(This is Part I of a two-part post on Coolmore Stud)
John Magnier’s Coolmore Stud near Fethard in Co. Tipperary, Ireland, is the most successful stallion operation in the world because it has always managed to come up with a big horse or two or three during good, bad, and uneventful times. The stud’s physical presence extends to North America, at satellite farm Ashford Stud in Kentucky, and to Australia, at its facility in the Hunter Valley in New South Wales, but its influence spans the globe in both hemispheres, including South America, South Africa, and Japan — and really anywhere racing is conducted. Would you believe the 2008 Nanoli Stud Pune Derby winner in India was a daughter of top Coolmore stallion Montjeu? How about the ridiculous number of Coolmore-owned (and co-owned) Group 1 winners sent out from Ballydoyle by Aidan O’Brien? And now in the US there’s 3-year-old Dunkirk planning an assault on the 2009 Kentucky Derby via the Florida Derby against what looks like a very deep crop of 3-year-olds. World economic gloom and doom aside — the World Bank expects the global economy to shrink for the first time since WW II — Coolmore keeps ticking, and it is positioned with a deep bench of stallions and racehorses and sharp management and creative advertising to weather the current economic storm.
For years Sadler’s Wells was the marquee stallion at Coolmore and the toast of Europe, followed closely by the outstanding Australian/European sire Danehill, but like any successful corporate enterprise or sports franchise the stud had their successors waiting in the wings, and now, with the retirement of Sadler’s Wells and the death in 2003 of Danehill, the next generation of Coolmore super sires has emerged: Galileo and Montjeu, both sons of Sadler’s Wells; Danehill Dancer, a son of Danehill; Giant’s Causeway, a son of Storm Cat, in the US; and Encosta de Lago, a son of Fairy King— Sadler’s Wells’ full brother– Down Under. Galileo, Danehill Dancer, and Montjeu led the general sire list in Great Britain and Ireland in 2008 by prize money. Galileo’s son New Approach won the 2008 Epsom Derby, Danehill Dancer led the 2-year-old sire list, and Sadler’s Well’s daughters kept him on top of the broodmare sires list, with Danehill in third.
The emergence of the new big three in Ireland and the stud fees they generate couldn’t have come at a better time for Coolmore because 2008 packed a double wallop for the Irish stud. First off, the “protection” that Irish stud farms enjoyed for some 37 years from the government – no taxes on stud fee income – came to an end after the European Commission ruled it illegal after a four-year inquiry, brought about by initial complaints from Britain and Italy. The EC ruled it as unfair “state aid.” The net effect is that Coolmore – and other Irish studs – will now not have tax-exempt income to offset a bad economy, but because Coolmore has established the top three young stallions on the continent they are guaranteed a solid stream of high-priced stud fee income over the next few years. In 2009, for example, it’s estimated that Galileo stands for €150,000, Montjeu for €125,000, and Danehill Dancer for €115,000, even though all three are officially listed at private fees.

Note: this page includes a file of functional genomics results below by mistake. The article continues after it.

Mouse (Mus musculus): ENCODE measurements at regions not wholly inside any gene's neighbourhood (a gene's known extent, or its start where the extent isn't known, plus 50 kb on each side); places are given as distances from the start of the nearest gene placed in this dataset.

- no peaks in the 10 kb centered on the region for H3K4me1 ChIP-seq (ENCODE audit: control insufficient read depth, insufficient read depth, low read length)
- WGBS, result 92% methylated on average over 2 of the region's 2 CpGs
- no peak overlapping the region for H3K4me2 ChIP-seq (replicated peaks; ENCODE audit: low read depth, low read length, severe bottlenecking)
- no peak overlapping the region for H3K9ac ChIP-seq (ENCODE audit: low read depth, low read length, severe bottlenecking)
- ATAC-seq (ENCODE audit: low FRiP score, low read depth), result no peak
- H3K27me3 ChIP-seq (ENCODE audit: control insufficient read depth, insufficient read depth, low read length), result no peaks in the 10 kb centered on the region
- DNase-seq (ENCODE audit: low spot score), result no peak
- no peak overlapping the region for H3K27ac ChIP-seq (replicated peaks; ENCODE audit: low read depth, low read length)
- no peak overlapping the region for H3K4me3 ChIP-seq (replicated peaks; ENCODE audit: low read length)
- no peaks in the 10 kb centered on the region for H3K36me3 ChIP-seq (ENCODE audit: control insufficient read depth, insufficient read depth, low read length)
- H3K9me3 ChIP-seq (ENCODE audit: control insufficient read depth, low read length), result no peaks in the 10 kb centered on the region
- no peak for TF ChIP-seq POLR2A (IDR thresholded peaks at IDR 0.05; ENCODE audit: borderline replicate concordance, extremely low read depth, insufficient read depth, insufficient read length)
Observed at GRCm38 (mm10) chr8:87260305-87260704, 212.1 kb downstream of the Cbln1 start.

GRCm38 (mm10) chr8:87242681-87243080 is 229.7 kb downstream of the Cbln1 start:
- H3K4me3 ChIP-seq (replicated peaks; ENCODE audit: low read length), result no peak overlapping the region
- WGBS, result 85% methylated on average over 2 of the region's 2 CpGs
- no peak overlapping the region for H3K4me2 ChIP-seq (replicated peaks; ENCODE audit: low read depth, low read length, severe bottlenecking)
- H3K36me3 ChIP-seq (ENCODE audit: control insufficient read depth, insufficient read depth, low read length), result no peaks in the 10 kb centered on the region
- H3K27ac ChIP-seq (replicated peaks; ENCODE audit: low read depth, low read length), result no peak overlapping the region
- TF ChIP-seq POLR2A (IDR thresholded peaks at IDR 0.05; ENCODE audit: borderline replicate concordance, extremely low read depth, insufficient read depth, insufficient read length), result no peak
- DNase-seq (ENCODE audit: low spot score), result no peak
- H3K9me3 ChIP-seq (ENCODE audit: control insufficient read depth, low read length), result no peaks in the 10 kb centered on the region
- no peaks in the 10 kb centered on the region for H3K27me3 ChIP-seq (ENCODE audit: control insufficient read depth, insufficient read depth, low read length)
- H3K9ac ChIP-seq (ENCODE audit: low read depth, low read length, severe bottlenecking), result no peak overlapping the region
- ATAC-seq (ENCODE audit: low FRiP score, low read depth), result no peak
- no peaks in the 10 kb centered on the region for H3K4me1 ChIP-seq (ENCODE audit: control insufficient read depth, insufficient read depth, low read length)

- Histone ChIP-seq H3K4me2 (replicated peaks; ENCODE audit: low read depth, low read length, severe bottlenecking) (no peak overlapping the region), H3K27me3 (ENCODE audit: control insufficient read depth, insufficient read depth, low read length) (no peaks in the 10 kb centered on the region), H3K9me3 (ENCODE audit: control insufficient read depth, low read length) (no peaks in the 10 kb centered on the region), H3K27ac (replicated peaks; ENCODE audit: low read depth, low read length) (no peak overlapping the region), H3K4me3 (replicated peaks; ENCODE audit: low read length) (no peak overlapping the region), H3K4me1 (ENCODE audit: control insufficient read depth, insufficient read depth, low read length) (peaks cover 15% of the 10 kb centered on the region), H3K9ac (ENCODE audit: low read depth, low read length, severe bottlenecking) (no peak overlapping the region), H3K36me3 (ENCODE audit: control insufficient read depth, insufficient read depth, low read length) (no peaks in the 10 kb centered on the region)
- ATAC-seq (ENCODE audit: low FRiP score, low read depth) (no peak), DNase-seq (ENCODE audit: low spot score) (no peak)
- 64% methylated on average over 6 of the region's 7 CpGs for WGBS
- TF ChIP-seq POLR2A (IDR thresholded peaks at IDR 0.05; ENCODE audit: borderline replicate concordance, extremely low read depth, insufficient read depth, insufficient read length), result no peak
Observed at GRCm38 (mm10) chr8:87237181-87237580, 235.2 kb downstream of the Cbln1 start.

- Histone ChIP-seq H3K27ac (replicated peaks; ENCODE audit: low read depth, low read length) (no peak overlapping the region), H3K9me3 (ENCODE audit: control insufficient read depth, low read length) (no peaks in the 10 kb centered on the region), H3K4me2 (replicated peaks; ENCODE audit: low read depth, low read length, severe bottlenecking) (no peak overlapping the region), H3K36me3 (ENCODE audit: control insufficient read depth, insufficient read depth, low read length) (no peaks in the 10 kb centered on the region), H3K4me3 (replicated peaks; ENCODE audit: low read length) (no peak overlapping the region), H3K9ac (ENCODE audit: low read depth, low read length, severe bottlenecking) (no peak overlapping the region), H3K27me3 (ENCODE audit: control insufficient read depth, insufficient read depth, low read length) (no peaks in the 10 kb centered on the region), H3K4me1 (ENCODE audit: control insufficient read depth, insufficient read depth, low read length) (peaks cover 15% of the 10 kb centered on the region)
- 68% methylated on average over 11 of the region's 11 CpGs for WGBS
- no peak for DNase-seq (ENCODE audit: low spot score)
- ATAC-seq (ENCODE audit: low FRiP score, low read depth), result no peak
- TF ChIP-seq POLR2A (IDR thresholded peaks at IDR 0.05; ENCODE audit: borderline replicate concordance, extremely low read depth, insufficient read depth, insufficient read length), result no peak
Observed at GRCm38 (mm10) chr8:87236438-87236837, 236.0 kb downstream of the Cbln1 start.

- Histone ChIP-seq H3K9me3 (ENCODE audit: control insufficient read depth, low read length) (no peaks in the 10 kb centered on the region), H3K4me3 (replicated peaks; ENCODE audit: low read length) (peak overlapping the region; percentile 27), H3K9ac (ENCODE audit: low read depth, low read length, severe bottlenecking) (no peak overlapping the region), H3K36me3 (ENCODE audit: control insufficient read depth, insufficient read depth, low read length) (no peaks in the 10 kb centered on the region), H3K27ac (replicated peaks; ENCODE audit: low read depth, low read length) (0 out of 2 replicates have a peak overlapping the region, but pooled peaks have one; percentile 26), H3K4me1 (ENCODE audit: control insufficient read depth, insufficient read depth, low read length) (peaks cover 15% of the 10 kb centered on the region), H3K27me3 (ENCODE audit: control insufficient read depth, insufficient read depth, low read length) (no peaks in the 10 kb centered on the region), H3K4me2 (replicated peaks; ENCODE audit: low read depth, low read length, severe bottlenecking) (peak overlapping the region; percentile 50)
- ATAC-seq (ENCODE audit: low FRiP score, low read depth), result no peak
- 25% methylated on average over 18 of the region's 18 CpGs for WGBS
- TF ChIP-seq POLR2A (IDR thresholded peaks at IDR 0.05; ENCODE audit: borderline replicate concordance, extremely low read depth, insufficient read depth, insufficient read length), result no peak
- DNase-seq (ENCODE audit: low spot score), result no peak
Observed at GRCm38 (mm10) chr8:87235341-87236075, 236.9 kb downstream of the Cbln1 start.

Back to the economy, the worldwide recession has hit Ireland hard. Sparked by the US sub-prime mortgage debacle and stock market crash that’s led to credit squeezes, the housing market and construction industry in Ireland has collapsed. The forecasts for the Irish economy in 2009 and 2010 are uniformly gloomy, and this will no doubt affect Coolmore’s business – the big three horses, aside. The stud has already made the necessary adjustments, however, by cutting stud fees by an average of about 30 percent from last year’s fees, according to published reports.
But Coolmore, more than any other stud farm on the continent, is positioned to make the best of bad times. For one, its sheer size – the farm stands 21 stallions in Ireland – and variety of young horses and proven older stallions, including national hunt horses, will draw business, and the farm’s penchant for cutting deals and offering a variety of payment schemes, from payments against sales proceeds to foal and mare shares, will keep stallions busy.
Its strategy of diversification on three continents and its active and vigorous participation in the shuttle business also will allow Coolmore growth options during a period when most farms will be happy minimizing losses.
The facility in the Hunter Valley will stand 17 stallions in 2009, headed by the incredible Encosta de Lago (Aus$302,500 stud fee in 2008), the leading sire of Group 1 winners in the world in 2008, with eight. A son of Sadler’s Wells full brother Fairy King, Encosta de Lago is the sire of champion sprinter Sacred Kingdom, winner of the Group 1 Chairman’s Sprint Prize in Hong Kong in 2008 and an unlucky loser in 2009 when third to Dim Sum. In 2008, Sacred Kingdom was named the top turf sprinter in the world at 123 pounds on the World Thoroughbred Rankings.
The Australian facility also allows selected Coolmore stallions from Ireland and Kentucky to do double duty – and make twice the money – on Southern Hemisphere breeding time, and this year the shuttlers will include such as Danehill Dancer, Dylan Thomas, Rock of Gibraltar, and Tale of the Cat, among others.